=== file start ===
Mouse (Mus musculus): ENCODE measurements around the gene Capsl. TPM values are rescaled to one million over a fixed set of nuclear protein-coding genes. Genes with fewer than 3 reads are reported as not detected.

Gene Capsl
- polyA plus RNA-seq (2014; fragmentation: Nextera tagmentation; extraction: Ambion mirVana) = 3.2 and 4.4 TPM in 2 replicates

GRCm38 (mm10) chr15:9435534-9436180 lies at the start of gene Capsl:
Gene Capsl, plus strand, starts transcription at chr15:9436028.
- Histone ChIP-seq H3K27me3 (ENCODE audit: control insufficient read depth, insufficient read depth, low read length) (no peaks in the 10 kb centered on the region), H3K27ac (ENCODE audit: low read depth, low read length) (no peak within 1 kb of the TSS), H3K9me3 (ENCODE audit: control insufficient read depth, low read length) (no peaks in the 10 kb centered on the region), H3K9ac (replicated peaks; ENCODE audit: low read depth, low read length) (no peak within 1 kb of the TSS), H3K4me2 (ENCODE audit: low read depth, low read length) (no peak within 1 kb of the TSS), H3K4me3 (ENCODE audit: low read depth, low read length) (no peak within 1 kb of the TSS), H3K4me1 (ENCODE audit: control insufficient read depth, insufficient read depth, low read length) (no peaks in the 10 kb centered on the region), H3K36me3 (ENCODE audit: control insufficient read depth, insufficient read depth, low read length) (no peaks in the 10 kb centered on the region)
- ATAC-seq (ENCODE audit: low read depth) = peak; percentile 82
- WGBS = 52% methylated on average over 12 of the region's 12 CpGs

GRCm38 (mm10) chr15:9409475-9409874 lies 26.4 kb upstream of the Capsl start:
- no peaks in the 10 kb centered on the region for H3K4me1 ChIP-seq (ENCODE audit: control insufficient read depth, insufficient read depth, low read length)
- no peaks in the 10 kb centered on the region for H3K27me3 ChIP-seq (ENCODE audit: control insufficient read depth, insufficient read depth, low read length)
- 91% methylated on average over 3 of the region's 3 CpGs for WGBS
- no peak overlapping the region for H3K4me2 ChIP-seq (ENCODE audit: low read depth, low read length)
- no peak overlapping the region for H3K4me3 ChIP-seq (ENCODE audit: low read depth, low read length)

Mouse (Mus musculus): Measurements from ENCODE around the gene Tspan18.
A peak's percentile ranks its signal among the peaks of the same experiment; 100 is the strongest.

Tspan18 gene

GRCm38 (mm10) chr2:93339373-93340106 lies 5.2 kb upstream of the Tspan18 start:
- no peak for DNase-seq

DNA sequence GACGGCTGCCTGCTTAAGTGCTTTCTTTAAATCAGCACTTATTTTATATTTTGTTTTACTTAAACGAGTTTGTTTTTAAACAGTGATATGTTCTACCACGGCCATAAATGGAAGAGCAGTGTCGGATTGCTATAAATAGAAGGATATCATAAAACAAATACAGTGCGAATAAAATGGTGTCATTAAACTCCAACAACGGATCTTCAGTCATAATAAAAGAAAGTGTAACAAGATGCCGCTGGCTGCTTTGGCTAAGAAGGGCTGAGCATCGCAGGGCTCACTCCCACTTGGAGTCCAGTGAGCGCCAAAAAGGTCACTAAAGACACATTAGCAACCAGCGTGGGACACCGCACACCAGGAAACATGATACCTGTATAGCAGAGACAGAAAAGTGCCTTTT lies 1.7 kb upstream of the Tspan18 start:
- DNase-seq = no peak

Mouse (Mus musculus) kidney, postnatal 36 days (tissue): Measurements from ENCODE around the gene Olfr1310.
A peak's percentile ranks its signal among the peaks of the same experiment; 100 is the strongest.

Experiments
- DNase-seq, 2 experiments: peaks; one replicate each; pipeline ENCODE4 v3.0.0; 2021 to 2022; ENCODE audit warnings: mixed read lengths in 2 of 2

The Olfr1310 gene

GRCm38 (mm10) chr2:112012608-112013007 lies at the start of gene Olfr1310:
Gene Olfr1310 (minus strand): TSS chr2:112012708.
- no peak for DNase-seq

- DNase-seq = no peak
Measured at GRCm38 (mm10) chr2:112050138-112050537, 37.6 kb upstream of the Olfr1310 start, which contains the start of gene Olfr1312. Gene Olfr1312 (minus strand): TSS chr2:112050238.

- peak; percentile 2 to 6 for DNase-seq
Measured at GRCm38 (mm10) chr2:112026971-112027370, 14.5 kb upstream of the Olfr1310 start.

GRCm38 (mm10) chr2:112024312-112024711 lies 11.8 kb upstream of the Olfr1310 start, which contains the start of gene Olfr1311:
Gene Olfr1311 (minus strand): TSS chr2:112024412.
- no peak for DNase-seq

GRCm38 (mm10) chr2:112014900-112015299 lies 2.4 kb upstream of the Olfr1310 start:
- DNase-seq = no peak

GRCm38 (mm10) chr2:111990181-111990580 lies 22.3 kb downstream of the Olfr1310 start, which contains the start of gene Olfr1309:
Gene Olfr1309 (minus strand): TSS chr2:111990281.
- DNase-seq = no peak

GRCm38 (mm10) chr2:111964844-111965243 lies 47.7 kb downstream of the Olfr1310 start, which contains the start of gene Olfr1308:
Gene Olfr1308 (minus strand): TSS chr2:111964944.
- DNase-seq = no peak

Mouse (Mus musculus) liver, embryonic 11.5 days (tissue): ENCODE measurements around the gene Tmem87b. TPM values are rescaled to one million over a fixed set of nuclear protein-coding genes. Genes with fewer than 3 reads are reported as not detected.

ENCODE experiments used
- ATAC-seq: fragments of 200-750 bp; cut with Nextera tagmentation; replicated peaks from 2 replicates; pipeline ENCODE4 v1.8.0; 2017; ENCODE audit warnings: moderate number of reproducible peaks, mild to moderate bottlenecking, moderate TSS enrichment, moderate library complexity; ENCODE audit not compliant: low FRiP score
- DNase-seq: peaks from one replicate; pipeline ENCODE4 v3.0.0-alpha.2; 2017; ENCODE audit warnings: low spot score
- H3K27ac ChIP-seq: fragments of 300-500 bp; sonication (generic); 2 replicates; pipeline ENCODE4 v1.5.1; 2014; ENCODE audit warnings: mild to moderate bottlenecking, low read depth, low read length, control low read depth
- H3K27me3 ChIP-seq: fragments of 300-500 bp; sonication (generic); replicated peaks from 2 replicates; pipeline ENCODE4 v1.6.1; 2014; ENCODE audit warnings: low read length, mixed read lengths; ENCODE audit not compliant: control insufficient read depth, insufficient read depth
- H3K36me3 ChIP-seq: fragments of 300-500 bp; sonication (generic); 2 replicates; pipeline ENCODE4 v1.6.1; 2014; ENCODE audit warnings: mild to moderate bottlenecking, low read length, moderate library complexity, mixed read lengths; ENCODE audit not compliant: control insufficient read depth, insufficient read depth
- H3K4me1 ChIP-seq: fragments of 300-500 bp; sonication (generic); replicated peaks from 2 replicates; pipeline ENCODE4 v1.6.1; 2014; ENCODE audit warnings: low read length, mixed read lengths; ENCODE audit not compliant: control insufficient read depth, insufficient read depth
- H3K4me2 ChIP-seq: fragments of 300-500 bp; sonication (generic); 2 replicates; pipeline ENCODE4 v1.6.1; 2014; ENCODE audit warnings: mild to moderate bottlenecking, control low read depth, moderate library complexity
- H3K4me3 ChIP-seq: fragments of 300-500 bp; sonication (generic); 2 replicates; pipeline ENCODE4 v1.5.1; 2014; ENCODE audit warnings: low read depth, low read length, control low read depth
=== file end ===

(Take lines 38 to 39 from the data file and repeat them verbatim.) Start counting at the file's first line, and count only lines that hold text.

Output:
- DNase-seq = no peak

GRCm38 (mm10) chr2:111990181-111990580 lies 22.3 kb downstream of the Olfr1310 start, which contains the start of gene Olfr1309: